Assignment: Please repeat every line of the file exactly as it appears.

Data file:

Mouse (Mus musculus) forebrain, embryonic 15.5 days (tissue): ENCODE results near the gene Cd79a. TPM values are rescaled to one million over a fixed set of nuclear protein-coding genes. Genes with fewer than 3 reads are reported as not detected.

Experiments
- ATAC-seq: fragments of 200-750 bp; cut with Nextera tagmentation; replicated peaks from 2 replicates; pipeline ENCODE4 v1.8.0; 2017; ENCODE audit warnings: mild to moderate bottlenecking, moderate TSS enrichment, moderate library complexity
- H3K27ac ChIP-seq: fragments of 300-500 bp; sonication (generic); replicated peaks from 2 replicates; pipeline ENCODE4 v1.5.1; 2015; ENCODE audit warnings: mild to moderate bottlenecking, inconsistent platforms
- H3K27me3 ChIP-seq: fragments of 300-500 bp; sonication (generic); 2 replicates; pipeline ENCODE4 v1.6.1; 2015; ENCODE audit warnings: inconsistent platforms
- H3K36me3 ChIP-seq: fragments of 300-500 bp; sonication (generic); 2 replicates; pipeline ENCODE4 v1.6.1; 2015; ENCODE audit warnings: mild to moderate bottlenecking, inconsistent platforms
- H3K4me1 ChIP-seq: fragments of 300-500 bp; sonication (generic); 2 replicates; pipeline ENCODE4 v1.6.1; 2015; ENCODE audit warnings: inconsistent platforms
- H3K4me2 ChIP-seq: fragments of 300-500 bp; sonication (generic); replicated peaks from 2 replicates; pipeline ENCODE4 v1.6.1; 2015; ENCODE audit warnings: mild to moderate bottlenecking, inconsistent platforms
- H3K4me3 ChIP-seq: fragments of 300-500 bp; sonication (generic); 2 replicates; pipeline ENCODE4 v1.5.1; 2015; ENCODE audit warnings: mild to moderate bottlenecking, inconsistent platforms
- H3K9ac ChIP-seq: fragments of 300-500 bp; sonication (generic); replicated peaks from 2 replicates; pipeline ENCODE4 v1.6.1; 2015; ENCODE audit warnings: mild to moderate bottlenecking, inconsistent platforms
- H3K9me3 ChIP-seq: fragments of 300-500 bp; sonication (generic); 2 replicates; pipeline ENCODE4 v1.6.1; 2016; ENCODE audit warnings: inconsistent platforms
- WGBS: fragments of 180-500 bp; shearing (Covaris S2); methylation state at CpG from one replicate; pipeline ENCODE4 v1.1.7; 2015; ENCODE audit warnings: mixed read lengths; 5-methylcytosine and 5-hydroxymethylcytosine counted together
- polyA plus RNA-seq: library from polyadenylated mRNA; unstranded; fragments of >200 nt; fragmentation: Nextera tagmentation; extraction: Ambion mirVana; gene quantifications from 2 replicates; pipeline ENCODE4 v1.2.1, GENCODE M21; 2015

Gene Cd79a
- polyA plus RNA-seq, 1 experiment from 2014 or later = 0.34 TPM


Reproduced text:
Mouse (Mus musculus) forebrain, embryonic 15.5 days (tissue): ENCODE results near the gene Cd79a. TPM values are rescaled to one million over a fixed set of nuclear protein-coding genes. Genes with fewer than 3 reads are reported as not detected.

Experiments
- ATAC-seq: fragments of 200-750 bp; cut with Nextera tagmentation; replicated peaks from 2 replicates; pipeline ENCODE4 v1.8.0; 2017; ENCODE audit warnings: mild to moderate bottlenecking, moderate TSS enrichment, moderate library complexity
- H3K27ac ChIP-seq: fragments of 300-500 bp; sonication (generic); replicated peaks from 2 replicates; pipeline ENCODE4 v1.5.1; 2015; ENCODE audit warnings: mild to moderate bottlenecking, inconsistent platforms
- H3K27me3 ChIP-seq: fragments of 300-500 bp; sonication (generic); 2 replicates; pipeline ENCODE4 v1.6.1; 2015; ENCODE audit warnings: inconsistent platforms
- H3K36me3 ChIP-seq: fragments of 300-500 bp; sonication (generic); 2 replicates; pipeline ENCODE4 v1.6.1; 2015; ENCODE audit warnings: mild to moderate bottlenecking, inconsistent platforms
- H3K4me1 ChIP-seq: fragments of 300-500 bp; sonication (generic); 2 replicates; pipeline ENCODE4 v1.6.1; 2015; ENCODE audit warnings: inconsistent platforms
- H3K4me2 ChIP-seq: fragments of 300-500 bp; sonication (generic); replicated peaks from 2 replicates; pipeline ENCODE4 v1.6.1; 2015; ENCODE audit warnings: mild to moderate bottlenecking, inconsistent platforms
- H3K4me3 ChIP-seq: fragments of 300-500 bp; sonication (generic); 2 replicates; pipeline ENCODE4 v1.5.1; 2015; ENCODE audit warnings: mild to moderate bottlenecking, inconsistent platforms
- H3K9ac ChIP-seq: fragments of 300-500 bp; sonication (generic); replicated peaks from 2 replicates; pipeline ENCODE4 v1.6.1; 2015; ENCODE audit warnings: mild to moderate bottlenecking, inconsistent platforms
- H3K9me3 ChIP-seq: fragments of 300-500 bp; sonication (generic); 2 replicates; pipeline ENCODE4 v1.6.1; 2016; ENCODE audit warnings: inconsistent platforms
- WGBS: fragments of 180-500 bp; shearing (Covaris S2); methylation state at CpG from one replicate; pipeline ENCODE4 v1.1.7; 2015; ENCODE audit warnings: mixed read lengths; 5-methylcytosine and 5-hydroxymethylcytosine counted together
- polyA plus RNA-seq: library from polyadenylated mRNA; unstranded; fragments of >200 nt; fragmentation: Nextera tagmentation; extraction: Ambion mirVana; gene quantifications from 2 replicates; pipeline ENCODE4 v1.2.1, GENCODE M21; 2015

Gene Cd79a
- polyA plus RNA-seq, 1 experiment from 2014 or later = 0.34 TPM